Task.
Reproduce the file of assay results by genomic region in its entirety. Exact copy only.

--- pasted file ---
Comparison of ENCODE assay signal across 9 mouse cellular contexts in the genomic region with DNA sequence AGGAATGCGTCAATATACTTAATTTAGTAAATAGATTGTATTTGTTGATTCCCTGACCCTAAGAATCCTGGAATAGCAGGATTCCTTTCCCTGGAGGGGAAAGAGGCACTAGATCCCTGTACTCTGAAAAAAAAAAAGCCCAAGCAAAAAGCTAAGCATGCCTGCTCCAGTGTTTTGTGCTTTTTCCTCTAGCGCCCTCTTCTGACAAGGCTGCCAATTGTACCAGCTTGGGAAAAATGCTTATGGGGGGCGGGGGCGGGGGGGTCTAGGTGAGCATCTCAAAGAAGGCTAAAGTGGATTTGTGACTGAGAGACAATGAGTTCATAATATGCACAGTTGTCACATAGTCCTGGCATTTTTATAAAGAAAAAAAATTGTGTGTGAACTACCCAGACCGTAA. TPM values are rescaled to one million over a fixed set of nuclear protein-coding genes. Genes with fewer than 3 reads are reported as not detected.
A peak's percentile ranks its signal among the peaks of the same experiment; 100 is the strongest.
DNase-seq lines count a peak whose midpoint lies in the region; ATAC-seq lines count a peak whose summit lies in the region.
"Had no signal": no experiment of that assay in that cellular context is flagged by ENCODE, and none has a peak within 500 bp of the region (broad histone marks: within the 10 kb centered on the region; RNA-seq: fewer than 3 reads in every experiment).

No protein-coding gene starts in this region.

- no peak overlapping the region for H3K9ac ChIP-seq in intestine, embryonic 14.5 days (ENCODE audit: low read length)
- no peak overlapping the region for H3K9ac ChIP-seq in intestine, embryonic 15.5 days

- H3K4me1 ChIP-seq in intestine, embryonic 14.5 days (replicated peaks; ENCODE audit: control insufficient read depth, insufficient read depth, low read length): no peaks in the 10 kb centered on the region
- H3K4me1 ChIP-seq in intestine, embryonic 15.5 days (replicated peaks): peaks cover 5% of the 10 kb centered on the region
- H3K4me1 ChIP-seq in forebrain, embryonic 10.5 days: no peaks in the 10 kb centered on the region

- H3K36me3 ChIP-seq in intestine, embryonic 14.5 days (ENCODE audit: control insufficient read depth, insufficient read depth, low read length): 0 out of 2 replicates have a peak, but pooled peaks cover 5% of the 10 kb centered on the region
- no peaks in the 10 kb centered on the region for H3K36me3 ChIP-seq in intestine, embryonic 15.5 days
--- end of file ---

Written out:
Comparison of ENCODE assay signal across 9 mouse cellular contexts in the genomic region with DNA sequence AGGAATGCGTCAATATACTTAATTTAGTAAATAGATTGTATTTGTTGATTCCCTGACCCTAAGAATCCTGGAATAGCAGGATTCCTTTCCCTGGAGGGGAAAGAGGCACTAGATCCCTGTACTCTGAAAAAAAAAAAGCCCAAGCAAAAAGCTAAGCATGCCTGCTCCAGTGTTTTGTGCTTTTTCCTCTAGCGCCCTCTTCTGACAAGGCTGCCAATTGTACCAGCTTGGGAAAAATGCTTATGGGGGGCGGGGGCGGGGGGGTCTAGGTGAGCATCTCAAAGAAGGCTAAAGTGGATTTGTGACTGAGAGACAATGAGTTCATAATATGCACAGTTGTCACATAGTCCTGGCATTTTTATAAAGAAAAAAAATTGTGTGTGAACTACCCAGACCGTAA. TPM values are rescaled to one million over a fixed set of nuclear protein-coding genes. Genes with fewer than 3 reads are reported as not detected.
A peak's percentile ranks its signal among the peaks of the same experiment; 100 is the strongest.
DNase-seq lines count a peak whose midpoint lies in the region; ATAC-seq lines count a peak whose summit lies in the region.
"Had no signal": no experiment of that assay in that cellular context is flagged by ENCODE, and none has a peak within 500 bp of the region (broad histone marks: within the 10 kb centered on the region; RNA-seq: fewer than 3 reads in every experiment).

No protein-coding gene starts in this region.

- no peak overlapping the region for H3K9ac ChIP-seq in intestine, embryonic 14.5 days (ENCODE audit: low read length)
- no peak overlapping the region for H3K9ac ChIP-seq in intestine, embryonic 15.5 days

- H3K4me1 ChIP-seq in intestine, embryonic 14.5 days (replicated peaks; ENCODE audit: control insufficient read depth, insufficient read depth, low read length): no peaks in the 10 kb centered on the region
- H3K4me1 ChIP-seq in intestine, embryonic 15.5 days (replicated peaks): peaks cover 5% of the 10 kb centered on the region
- H3K4me1 ChIP-seq in forebrain, embryonic 10.5 days: no peaks in the 10 kb centered on the region

- H3K36me3 ChIP-seq in intestine, embryonic 14.5 days (ENCODE audit: control insufficient read depth, insufficient read depth, low read length): 0 out of 2 replicates have a peak, but pooled peaks cover 5% of the 10 kb centered on the region
- no peaks in the 10 kb centered on the region for H3K36me3 ChIP-seq in intestine, embryonic 15.5 days